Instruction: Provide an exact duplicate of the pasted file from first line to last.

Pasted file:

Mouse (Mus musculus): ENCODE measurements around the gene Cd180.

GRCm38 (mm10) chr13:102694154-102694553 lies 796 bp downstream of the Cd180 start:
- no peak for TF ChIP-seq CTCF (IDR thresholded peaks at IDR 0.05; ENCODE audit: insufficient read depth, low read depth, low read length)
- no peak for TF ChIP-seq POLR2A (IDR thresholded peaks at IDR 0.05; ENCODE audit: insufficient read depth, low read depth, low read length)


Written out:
Mouse (Mus musculus): ENCODE measurements around the gene Cd180.

GRCm38 (mm10) chr13:102694154-102694553 lies 796 bp downstream of the Cd180 start:
- no peak for TF ChIP-seq CTCF (IDR thresholded peaks at IDR 0.05; ENCODE audit: insufficient read depth, low read depth, low read length)
- no peak for TF ChIP-seq POLR2A (IDR thresholded peaks at IDR 0.05; ENCODE audit: insufficient read depth, low read depth, low read length)